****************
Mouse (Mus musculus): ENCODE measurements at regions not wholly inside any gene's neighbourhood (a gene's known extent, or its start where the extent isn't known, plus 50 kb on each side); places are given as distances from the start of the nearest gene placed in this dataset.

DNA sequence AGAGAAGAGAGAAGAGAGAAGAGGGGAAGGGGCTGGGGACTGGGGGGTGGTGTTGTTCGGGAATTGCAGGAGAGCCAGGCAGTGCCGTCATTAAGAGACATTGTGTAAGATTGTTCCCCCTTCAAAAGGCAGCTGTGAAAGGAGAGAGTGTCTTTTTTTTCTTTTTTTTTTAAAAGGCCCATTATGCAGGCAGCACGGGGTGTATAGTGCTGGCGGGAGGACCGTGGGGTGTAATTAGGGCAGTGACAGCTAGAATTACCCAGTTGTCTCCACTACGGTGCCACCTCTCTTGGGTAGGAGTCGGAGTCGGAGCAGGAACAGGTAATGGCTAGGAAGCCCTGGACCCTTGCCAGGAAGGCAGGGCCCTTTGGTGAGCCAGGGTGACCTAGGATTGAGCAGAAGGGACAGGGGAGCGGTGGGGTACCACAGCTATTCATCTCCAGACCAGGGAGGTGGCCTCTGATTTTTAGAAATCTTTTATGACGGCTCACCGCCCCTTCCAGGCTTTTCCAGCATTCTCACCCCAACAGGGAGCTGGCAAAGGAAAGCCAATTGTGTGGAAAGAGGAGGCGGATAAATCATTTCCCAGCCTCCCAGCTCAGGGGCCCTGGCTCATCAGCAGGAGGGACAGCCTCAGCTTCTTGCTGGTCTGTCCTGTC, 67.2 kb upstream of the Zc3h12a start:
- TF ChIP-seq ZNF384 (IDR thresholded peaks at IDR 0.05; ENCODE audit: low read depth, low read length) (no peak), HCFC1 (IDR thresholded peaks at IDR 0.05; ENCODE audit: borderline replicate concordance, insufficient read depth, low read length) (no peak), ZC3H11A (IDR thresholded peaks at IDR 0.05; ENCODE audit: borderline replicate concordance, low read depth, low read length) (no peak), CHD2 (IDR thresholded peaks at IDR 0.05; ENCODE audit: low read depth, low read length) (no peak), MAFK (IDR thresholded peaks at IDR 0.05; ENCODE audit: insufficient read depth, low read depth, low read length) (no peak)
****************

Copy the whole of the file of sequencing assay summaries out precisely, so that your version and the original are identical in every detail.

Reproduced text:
Mouse (Mus musculus): ENCODE measurements at regions not wholly inside any gene's neighbourhood (a gene's known extent, or its start where the extent isn't known, plus 50 kb on each side); places are given as distances from the start of the nearest gene placed in this dataset.

DNA sequence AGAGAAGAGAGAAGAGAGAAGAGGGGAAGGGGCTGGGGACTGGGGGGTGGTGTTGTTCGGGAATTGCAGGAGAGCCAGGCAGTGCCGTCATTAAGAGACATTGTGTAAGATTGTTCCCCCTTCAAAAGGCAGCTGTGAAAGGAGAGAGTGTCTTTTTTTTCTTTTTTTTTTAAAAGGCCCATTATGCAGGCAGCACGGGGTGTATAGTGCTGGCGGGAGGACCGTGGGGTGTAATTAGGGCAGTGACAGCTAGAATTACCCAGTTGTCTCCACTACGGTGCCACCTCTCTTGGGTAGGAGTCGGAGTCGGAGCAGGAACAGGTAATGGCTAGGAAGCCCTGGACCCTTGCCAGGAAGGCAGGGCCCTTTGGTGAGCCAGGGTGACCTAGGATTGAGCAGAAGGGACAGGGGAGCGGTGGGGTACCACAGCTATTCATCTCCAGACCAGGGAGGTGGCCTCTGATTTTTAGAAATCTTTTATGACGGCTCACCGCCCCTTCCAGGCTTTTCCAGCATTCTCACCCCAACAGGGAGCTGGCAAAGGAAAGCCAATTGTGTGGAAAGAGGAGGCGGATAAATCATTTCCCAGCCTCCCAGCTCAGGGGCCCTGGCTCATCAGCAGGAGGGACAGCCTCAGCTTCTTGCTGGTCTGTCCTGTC, 67.2 kb upstream of the Zc3h12a start:
- TF ChIP-seq ZNF384 (IDR thresholded peaks at IDR 0.05; ENCODE audit: low read depth, low read length) (no peak), HCFC1 (IDR thresholded peaks at IDR 0.05; ENCODE audit: borderline replicate concordance, insufficient read depth, low read length) (no peak), ZC3H11A (IDR thresholded peaks at IDR 0.05; ENCODE audit: borderline replicate concordance, low read depth, low read length) (no peak), CHD2 (IDR thresholded peaks at IDR 0.05; ENCODE audit: low read depth, low read length) (no peak), MAFK (IDR thresholded peaks at IDR 0.05; ENCODE audit: insufficient read depth, low read depth, low read length) (no peak)